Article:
The other day I discovered I was close to running out of aluminum foil.
Ordinarily, that is not a notable event—except these days, as everyone is, I’m limiting trips to the store. For possibly the first time, I understand my grandmother’s frugality. She used aluminum foil a second time when feasible. I never really understood why until now.
My grandmother Hazel Smalley Collins was born in January 1901. She died in February 1999. Hazel lived a faithful, full life inside the parentheses of those two century markers.
As I am currently experiencing hardships I’ve never before faced, I’m reflecting on my grandmother’s life.
Just as Hazel became a teenager in 1914, World War I, the “war to end all wars,” originated in Europe and affected the globe. Before the war could end in the fall of 1918, the Spanish Flu had encircled the world with a vengeance. As her older brother Harold fought in France and buried soldiers in Flanders Field, Hazel’s family lost the younger brother Henry to that pandemic. He was 12 years old.
Later, four years after Hazel married, the stock market crashed on a fateful day in October 1929, throwing the U.S. into the Great Depression. In early 1930s, she lived in Western Kansas as a farmer’s wife through the Dust Bowl era, which wreaked havoc on farms and farm families. In April 1935—Easter Sunday—a severe dust storm hit. People stuffed sheets in the cracks of doors and windows, and wore kerchiefs over their face during church. Many farmers lost everything during that time.
By the time my grandmother had four children, the youngest only 6 years old in December 1941, the Pearl Harbor attack ushered the U.S. into the second World War. Although my grandfather Pete was too old to be drafted, he had to work in airplane factories four hours away, so their children were sent to live with grandparents during the war.
Eventually the world came back to a more normal existence. As a farm wife, my grandmother was accustomed to long hours at home in the kitchen. She was also the church pianist and adult Sunday School teacher. However, before she went to church on Sunday mornings, she would get up and bake pies and bread from scratch, and get ready for the Sunday dinner she would make when she returned from church.
But the hardships and hard work didn’t stop her from being a dedicated Christ follower. She was introduced to Pentecost as a teenager, and as a young married woman chose to follow the teachings of Pentecost.
Every year—for 50 years—Hazel taught Sunday School, and read her Bible cover to cover. It was her choice.
And her choices were what built her character.
Hazel had a large family, three sons and a daughter, and eventually 19 grandchildren. When Pete died of a heart attack at age 67, Hazel lived the rest of her life as a widow.
Through the years, my grandmother developed wise sayings that we fondly labeled, “Hazel’s Happy Household Hints.” She would say things like, “Hoe your own row,” which basically taught her family to mind their own business. And often you could hear Hazel tell someone, “God gave you a brain—now use it!,” and “Anything worth doing at all is worth doing well!,” which taught her family to strive for excellence.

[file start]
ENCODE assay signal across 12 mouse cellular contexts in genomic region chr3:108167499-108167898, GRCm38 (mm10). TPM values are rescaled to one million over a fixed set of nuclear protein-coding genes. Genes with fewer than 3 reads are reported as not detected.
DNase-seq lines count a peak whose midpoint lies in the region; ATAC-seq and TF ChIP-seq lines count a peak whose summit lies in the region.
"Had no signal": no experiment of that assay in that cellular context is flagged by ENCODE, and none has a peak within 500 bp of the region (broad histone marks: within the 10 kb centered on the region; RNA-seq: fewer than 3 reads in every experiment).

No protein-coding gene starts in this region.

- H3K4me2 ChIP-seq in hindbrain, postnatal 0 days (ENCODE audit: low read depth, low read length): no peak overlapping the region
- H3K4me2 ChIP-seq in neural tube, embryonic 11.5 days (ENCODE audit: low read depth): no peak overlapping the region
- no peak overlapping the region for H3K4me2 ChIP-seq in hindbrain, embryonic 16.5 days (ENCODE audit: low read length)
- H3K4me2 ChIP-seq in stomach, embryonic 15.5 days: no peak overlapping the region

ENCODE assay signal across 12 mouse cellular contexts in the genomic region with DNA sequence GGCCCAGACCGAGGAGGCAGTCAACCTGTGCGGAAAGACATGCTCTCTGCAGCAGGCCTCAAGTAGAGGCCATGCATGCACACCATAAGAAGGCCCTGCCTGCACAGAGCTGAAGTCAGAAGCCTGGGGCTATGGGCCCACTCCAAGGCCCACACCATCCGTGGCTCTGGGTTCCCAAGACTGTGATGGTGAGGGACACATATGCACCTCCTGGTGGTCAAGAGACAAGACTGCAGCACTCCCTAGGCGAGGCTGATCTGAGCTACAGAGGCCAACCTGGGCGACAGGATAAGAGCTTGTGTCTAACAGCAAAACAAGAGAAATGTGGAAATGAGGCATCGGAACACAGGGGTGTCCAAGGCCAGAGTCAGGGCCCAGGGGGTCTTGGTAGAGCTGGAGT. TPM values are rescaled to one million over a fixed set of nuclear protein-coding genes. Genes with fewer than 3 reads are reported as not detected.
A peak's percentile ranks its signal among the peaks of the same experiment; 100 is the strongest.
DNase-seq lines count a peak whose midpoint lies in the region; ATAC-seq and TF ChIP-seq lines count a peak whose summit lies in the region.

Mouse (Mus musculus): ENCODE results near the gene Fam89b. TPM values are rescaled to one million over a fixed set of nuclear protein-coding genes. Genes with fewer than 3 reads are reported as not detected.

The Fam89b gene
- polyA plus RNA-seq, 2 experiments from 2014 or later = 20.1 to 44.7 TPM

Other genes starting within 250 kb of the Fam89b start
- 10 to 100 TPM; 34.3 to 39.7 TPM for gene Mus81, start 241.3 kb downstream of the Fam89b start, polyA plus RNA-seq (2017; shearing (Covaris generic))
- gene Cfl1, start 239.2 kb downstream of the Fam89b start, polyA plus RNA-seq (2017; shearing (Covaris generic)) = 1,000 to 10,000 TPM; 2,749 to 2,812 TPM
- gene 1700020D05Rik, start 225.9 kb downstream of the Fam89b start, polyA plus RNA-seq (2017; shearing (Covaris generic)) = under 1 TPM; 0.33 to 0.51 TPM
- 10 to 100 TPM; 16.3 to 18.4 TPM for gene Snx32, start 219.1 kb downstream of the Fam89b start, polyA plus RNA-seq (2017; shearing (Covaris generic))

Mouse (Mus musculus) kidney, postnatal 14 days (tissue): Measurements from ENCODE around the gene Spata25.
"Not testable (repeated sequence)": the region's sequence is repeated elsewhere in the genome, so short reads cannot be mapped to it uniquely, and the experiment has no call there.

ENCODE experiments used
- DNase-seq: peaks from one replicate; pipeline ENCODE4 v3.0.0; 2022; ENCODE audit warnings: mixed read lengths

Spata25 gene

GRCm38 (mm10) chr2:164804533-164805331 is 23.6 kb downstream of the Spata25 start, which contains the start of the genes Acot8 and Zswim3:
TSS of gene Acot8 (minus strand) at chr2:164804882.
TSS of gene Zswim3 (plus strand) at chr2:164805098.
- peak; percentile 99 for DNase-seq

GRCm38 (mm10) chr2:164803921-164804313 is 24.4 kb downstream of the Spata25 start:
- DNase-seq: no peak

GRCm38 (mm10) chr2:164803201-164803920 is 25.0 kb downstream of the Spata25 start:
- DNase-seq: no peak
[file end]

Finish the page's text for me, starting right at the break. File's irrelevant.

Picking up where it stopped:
Right now, my son is trying to get through his second year of medical school—struggling against great odds. Classwork is being done online, as with all students. And he is studying for the first of three exams given by National Board of Medical Examiners that he will take at the end of this school year. He and his fiancée have a late spring wedding planned—that may or may not happen now.
I think perhaps this difficult time in my son’s and his fiancée’s life is going to build a strong marriage. I’m praying that it does. I know many other young people are affected and stressed with events and recognitions they’ve had to sacrifice.
I have to think that the hardships we are living through now will help build our character, if we make the choice for the suffering to do that in us.
The apostle Paul summed up what I know my grandmother believed, and what we are all learning during these battles:
“Not only that, but we rejoice in our sufferings, knowing that suffering produces endurance, and endurance produces character, and character produces hope, and hope does not put us to shame, because God's love has been poured into our hearts through the Holy Spirit who has been given to us” (Romans 5:3-15, ESV).
Hazel made a lot of choices that built her character. I hope I am making the same choices. And as we read this verse again, we are encouraged when we see that character builds hope. We can use an extra measure of hope right now!
Join me in making the choices that will produce character and hope. Open your heart to the love God is longing to pour into you during this challenging time.
DARLA KNOTH is resource development and content editor for AG Women. Darla’s mother, Peggy Musgrove, was AG National Women’s Ministries Director, 1994-1999. Peggy’s mother was Hazel Collins.